South-east 'best placed' to stimulate economy

THE SOUTH-EAST is best placed to lead Britain out of the recession, according to a Lloyds Bank study published today. But the short-term performance of the economy still depends to a large extent on the housing market, which affects consumer confidence, Patrick Foley, the bank's chief economic adviser, warns in its August economic bulletin.

While the recession has narrowed inequality in income levels between regions, the ratio of house prices - where heaviest falls have been in the South-east - to income means homes are more affordable than they have been for 20 years, Mr Foley said.

That conclusion is likely to be a relief to the Government. Speaking before the report was published, Stephen Dorrell, Financial Secretary to the Treasury, said: 'It is not by any means self-evident that some moderation of house prices from the level they reached two years ago is necessarily a bad thing, especially for young couples looking for houses.'

The Lloyds study concludes, however, that consumers in the South-east prefer to save rather than spend. 'This does not augur well for a recovery in consumer spending,' Mr Foley said.

Responding to a prediction by Morgan Grenfell, the merchant bank, that southern householders could see property values fall by a further 15 per cent, John Townend, chairman of the Tory backbench finance committee, said: 'If that is right, it confirms that the danger for the economy is that a further fall in house prices could push us into slump.'

The Retail Consortium, representing about 250 shops, will this week join a campaign by estate agents to call for the complete abolition of stamp duty on house purchases. But a Treasury spokeswoman said yesterday: 'Our present position on stamp duty is as it's always been.'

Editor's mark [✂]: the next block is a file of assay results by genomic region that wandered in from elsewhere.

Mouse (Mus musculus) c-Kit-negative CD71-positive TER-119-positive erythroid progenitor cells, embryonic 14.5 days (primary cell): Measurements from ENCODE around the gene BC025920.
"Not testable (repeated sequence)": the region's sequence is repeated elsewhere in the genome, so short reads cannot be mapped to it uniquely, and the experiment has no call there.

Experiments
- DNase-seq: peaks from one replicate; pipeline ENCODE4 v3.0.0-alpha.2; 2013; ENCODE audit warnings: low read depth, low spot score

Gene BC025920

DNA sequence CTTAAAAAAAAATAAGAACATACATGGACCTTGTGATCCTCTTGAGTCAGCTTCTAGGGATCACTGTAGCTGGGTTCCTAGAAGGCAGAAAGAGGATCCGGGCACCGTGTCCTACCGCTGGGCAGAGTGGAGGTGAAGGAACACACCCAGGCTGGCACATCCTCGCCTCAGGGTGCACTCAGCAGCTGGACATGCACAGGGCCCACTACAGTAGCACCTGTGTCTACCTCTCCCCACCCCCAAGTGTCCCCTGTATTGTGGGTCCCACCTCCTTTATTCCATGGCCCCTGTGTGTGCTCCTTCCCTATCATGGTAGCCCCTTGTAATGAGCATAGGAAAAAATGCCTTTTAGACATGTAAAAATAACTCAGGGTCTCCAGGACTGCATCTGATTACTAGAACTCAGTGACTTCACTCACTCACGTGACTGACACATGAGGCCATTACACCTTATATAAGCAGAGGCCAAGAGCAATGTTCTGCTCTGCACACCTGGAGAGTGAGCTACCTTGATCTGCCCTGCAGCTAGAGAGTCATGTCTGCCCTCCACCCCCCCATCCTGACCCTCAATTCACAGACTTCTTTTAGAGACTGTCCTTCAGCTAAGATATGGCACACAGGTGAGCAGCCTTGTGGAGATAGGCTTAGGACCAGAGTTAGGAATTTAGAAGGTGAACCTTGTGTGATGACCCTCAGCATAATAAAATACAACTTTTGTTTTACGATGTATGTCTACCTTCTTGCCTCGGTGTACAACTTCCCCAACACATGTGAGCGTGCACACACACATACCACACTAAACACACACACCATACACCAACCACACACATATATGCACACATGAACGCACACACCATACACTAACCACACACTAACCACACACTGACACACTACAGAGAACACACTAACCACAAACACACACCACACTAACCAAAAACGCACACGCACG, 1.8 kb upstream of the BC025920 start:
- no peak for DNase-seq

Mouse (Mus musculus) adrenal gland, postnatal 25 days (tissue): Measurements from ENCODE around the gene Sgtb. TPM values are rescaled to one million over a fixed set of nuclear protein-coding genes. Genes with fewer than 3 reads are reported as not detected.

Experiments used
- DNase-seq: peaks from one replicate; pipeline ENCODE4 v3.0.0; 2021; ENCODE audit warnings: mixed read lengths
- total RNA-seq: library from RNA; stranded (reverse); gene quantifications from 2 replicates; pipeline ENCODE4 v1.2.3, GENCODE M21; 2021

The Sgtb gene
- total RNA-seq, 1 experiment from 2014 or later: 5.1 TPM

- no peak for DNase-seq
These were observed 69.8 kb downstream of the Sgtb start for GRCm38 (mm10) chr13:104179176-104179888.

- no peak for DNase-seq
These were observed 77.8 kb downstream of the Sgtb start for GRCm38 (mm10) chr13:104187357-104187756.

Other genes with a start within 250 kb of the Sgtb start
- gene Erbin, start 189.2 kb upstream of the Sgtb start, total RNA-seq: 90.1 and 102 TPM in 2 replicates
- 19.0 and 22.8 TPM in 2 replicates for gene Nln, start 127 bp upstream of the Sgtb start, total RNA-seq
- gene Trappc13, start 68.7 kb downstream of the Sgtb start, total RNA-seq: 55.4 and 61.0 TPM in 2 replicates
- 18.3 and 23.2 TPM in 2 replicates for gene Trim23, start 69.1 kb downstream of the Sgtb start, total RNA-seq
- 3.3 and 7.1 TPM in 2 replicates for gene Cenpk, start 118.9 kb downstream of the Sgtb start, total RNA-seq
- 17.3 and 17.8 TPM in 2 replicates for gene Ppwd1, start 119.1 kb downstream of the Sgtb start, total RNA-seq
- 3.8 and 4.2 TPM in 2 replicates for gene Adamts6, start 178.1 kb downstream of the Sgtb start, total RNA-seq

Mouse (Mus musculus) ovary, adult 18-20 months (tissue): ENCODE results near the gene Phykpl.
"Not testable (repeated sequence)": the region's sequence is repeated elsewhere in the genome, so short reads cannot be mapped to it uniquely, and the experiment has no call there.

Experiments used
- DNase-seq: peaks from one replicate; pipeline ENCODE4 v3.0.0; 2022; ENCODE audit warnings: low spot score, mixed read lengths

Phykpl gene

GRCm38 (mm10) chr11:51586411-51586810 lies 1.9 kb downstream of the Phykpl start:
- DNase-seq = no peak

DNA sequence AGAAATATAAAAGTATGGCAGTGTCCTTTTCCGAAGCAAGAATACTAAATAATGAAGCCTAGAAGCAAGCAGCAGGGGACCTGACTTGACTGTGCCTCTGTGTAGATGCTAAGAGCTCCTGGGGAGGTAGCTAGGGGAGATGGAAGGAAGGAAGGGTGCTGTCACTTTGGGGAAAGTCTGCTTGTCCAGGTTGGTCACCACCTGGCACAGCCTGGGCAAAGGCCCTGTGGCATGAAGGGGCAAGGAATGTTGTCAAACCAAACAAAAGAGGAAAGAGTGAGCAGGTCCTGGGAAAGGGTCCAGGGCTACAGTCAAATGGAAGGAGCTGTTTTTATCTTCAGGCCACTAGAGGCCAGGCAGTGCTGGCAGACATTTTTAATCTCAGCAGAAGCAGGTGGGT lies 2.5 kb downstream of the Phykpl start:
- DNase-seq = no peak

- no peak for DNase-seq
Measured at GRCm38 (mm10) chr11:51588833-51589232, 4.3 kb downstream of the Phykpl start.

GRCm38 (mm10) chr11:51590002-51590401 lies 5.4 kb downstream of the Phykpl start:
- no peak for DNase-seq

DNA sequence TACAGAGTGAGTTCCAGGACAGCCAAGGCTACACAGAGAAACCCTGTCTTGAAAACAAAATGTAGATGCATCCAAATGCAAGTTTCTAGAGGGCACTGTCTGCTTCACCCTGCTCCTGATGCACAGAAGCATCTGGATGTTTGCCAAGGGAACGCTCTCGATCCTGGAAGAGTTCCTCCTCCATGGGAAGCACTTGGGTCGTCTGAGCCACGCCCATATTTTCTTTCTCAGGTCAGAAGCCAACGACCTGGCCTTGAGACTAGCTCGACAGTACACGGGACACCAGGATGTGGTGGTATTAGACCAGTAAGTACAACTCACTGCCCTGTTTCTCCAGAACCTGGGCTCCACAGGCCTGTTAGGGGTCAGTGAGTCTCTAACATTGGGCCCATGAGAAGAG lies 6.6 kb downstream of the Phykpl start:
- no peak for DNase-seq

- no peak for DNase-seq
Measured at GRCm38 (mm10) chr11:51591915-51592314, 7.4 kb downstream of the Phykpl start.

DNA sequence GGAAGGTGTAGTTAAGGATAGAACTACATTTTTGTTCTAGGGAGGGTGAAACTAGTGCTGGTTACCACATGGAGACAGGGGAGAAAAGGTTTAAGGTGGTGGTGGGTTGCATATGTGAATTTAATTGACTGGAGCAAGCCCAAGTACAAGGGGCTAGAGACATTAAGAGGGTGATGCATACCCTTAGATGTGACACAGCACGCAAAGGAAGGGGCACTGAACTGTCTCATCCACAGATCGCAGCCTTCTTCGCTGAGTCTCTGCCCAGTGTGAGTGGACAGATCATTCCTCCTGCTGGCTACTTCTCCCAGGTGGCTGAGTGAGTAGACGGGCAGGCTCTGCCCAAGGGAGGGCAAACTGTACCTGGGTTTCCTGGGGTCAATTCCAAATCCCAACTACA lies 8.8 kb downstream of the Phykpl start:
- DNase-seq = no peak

Reaffirming that the Government is unlikely to propose any house market revival package in the near future, Mr Dorrell said: 'Those who talk about housing seem to me to be concentrating on housing to the exclusion of a wide range of other things that act on the thing that really matters - which isn't the housing market, unless you're buying and selling a house.

'The thing that really matters from an economic point of view is confidence. Those who argue that we have to do something about housing do so because they say that is the only way of stimulating confidence. This does not stand up to a moment's serious thought. I do not dispute that housing plays a part in the circle of confidence. But the idea that it is the only factor impinging on confidence is fourth of August madness without thinking about the arguments.

'Another very important influence on confidence is the credibility of the Government's sound money policy. If we were seen to be doing something about housing at the expense of sound money, I actually think interest rates would go up and the recession would be prolonged. Everybody would dismiss it as the Government copping out.'